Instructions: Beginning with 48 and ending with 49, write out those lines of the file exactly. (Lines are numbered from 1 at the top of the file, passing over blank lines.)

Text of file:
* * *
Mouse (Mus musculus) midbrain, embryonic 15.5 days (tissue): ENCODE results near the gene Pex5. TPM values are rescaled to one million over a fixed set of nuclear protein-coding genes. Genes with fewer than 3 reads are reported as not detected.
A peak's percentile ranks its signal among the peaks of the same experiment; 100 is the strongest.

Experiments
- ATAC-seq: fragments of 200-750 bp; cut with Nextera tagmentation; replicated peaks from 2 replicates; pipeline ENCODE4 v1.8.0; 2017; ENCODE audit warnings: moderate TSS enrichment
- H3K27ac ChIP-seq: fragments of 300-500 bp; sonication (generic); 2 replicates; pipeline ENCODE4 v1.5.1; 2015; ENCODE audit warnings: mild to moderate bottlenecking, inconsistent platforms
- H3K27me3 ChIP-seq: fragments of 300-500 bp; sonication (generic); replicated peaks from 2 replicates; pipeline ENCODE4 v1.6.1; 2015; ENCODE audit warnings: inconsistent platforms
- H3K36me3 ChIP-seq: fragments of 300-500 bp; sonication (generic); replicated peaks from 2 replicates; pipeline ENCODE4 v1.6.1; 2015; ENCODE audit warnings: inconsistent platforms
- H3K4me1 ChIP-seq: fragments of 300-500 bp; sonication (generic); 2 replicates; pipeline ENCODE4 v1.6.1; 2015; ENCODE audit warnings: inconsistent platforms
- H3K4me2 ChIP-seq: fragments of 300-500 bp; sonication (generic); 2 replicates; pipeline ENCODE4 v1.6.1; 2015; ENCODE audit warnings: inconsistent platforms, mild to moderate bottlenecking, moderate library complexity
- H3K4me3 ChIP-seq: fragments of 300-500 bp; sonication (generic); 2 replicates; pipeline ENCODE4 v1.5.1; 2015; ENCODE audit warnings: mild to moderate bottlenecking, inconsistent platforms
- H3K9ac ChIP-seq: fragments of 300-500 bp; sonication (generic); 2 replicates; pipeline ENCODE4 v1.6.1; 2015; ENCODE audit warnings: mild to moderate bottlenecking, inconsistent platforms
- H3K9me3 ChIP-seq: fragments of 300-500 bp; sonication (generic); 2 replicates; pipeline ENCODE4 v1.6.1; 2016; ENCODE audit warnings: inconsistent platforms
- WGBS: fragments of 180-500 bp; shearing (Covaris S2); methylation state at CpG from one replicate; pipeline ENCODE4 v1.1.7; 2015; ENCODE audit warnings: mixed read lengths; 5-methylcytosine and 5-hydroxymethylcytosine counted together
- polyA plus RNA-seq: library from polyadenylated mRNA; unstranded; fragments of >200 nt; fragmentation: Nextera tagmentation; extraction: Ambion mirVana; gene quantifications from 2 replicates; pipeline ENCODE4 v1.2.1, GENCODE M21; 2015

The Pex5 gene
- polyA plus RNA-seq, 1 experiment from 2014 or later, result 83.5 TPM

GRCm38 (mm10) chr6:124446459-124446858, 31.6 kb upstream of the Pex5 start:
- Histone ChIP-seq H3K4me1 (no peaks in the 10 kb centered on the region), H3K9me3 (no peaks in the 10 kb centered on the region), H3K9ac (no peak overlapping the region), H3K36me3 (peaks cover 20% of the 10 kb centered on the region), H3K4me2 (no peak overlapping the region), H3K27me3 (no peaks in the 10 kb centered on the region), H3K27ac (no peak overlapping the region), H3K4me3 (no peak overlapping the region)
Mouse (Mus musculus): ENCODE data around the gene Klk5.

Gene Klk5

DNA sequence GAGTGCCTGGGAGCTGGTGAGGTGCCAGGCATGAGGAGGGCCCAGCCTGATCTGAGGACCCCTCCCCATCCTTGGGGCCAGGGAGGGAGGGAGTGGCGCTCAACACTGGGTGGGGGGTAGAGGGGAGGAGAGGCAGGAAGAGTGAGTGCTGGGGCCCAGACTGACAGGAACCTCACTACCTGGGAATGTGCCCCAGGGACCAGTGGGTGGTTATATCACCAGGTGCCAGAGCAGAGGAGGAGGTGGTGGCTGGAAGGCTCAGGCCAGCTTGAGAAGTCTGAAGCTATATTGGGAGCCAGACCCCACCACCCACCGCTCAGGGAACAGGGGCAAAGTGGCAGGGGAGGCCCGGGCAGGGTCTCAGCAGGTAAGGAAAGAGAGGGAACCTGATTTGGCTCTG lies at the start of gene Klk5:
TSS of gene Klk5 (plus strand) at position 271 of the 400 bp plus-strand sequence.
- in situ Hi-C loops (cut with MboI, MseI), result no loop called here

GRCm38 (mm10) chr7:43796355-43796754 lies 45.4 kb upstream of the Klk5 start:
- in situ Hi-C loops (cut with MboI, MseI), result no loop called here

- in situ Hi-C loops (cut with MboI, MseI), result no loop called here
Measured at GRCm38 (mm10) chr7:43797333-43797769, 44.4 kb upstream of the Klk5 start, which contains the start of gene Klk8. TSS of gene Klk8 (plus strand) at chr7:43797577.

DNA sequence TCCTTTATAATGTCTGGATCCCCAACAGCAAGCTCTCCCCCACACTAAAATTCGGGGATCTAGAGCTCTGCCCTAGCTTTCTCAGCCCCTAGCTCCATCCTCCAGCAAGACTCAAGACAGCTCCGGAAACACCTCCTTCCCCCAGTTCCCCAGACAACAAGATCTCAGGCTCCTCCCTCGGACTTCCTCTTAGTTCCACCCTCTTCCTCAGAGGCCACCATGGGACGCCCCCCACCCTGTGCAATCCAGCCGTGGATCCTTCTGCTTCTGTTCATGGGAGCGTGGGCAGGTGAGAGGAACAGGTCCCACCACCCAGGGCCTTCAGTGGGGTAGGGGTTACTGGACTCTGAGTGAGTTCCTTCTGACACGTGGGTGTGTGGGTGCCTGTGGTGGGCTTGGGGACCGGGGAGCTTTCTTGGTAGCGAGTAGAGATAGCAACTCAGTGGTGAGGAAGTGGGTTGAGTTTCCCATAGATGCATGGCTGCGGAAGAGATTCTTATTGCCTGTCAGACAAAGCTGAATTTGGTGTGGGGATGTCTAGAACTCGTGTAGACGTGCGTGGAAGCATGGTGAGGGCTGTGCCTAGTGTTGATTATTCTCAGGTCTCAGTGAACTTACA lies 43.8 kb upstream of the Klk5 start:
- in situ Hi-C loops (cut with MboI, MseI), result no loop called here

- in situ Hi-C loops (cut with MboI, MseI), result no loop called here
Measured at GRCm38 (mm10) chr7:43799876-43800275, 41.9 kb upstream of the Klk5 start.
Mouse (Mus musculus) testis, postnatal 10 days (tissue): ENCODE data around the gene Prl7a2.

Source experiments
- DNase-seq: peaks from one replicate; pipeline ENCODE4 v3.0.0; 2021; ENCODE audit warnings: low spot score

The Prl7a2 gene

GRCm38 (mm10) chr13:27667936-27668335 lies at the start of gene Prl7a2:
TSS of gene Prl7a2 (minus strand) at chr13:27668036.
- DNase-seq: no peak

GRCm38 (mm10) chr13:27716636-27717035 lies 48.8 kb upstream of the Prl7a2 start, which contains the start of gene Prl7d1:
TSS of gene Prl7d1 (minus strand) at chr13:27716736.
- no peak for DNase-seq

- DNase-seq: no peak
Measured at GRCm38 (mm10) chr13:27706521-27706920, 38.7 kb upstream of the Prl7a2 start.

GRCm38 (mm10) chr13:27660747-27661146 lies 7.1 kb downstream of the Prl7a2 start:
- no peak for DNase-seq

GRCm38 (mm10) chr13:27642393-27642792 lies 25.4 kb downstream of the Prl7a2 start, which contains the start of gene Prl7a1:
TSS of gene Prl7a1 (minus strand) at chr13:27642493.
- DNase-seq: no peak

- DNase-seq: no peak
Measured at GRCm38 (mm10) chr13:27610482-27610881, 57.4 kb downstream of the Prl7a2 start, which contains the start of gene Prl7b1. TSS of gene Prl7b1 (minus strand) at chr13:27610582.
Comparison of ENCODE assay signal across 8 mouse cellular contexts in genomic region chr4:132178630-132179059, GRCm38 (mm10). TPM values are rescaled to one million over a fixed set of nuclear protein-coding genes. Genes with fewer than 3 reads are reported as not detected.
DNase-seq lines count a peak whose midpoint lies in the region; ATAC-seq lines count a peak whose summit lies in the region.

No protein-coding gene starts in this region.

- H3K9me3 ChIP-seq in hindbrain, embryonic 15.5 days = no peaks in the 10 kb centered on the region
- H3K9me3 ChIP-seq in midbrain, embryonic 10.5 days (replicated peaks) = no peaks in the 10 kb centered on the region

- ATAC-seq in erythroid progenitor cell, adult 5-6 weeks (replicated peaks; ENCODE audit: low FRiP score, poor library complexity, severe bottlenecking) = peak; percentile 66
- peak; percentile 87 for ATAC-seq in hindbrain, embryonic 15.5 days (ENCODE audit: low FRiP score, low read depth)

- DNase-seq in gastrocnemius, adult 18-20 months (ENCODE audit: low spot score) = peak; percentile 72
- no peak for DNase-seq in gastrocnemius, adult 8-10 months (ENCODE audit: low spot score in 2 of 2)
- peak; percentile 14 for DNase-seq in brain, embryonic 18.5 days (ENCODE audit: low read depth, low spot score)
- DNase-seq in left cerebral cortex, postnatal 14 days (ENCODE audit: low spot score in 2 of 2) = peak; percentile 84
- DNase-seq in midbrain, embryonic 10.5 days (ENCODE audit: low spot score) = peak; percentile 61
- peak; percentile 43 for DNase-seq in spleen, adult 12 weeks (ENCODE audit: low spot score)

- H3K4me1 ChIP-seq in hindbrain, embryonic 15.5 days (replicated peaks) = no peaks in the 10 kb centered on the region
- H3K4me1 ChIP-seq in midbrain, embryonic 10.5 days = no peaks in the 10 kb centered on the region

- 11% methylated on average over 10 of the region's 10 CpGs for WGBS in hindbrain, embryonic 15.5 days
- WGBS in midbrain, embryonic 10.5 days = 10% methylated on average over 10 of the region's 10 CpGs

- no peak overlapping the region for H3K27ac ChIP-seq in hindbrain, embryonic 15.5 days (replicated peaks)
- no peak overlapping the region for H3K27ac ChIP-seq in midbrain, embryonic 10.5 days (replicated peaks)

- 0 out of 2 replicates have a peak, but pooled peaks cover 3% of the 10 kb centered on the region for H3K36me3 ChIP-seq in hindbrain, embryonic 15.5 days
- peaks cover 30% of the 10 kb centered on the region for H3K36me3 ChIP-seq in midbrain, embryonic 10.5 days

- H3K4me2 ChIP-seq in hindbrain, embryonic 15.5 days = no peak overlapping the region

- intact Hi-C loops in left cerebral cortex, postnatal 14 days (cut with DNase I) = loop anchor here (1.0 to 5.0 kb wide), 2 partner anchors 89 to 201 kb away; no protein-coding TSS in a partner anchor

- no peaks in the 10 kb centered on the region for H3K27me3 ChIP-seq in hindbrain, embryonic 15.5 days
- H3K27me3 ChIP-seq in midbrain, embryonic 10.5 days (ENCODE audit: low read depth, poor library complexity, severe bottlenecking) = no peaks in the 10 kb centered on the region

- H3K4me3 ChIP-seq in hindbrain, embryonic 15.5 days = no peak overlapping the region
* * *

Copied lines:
- DNase-seq: no peak

- DNase-seq: no peak